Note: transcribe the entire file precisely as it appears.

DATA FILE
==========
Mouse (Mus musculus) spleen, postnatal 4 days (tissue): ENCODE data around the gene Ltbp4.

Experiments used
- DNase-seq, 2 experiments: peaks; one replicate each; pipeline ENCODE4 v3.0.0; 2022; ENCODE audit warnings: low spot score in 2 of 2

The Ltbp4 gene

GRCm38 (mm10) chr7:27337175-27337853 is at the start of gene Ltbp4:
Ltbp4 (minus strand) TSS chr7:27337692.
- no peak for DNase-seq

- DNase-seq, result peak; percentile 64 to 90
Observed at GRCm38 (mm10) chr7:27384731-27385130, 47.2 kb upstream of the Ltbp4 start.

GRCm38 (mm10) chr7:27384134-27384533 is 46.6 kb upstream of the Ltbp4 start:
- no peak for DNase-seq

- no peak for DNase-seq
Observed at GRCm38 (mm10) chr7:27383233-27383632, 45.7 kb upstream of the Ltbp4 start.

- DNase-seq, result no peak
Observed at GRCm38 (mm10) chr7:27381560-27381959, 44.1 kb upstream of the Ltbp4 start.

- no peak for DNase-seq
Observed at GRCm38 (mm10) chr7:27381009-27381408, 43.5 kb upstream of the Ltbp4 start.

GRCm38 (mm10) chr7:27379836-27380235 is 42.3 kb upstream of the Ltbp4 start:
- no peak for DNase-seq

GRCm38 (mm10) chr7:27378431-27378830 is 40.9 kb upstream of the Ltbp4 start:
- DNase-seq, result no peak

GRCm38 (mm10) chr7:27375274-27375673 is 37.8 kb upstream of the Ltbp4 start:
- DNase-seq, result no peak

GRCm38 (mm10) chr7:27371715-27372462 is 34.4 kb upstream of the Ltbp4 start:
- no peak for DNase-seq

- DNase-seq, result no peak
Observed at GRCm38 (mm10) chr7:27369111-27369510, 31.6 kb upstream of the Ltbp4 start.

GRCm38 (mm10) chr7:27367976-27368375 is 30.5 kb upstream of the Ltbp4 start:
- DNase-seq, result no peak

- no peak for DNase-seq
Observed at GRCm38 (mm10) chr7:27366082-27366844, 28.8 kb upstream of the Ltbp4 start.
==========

Mouse (Mus musculus) spleen, postnatal 4 days (tissue): ENCODE data around the gene Ltbp4.

Experiments used
- DNase-seq, 2 experiments: peaks; one replicate each; pipeline ENCODE4 v3.0.0; 2022; ENCODE audit warnings: low spot score in 2 of 2

The Ltbp4 gene

GRCm38 (mm10) chr7:27337175-27337853 is at the start of gene Ltbp4:
Ltbp4 (minus strand) TSS chr7:27337692.
- no peak for DNase-seq

- DNase-seq, result peak; percentile 64 to 90
Observed at GRCm38 (mm10) chr7:27384731-27385130, 47.2 kb upstream of the Ltbp4 start.

GRCm38 (mm10) chr7:27384134-27384533 is 46.6 kb upstream of the Ltbp4 start:
- no peak for DNase-seq

- no peak for DNase-seq
Observed at GRCm38 (mm10) chr7:27383233-27383632, 45.7 kb upstream of the Ltbp4 start.

- DNase-seq, result no peak
Observed at GRCm38 (mm10) chr7:27381560-27381959, 44.1 kb upstream of the Ltbp4 start.

- no peak for DNase-seq
Observed at GRCm38 (mm10) chr7:27381009-27381408, 43.5 kb upstream of the Ltbp4 start.

GRCm38 (mm10) chr7:27379836-27380235 is 42.3 kb upstream of the Ltbp4 start:
- no peak for DNase-seq

GRCm38 (mm10) chr7:27378431-27378830 is 40.9 kb upstream of the Ltbp4 start:
- DNase-seq, result no peak

GRCm38 (mm10) chr7:27375274-27375673 is 37.8 kb upstream of the Ltbp4 start:
- DNase-seq, result no peak

GRCm38 (mm10) chr7:27371715-27372462 is 34.4 kb upstream of the Ltbp4 start:
- no peak for DNase-seq

- DNase-seq, result no peak
Observed at GRCm38 (mm10) chr7:27369111-27369510, 31.6 kb upstream of the Ltbp4 start.

GRCm38 (mm10) chr7:27367976-27368375 is 30.5 kb upstream of the Ltbp4 start:
- DNase-seq, result no peak

- no peak for DNase-seq
Observed at GRCm38 (mm10) chr7:27366082-27366844, 28.8 kb upstream of the Ltbp4 start.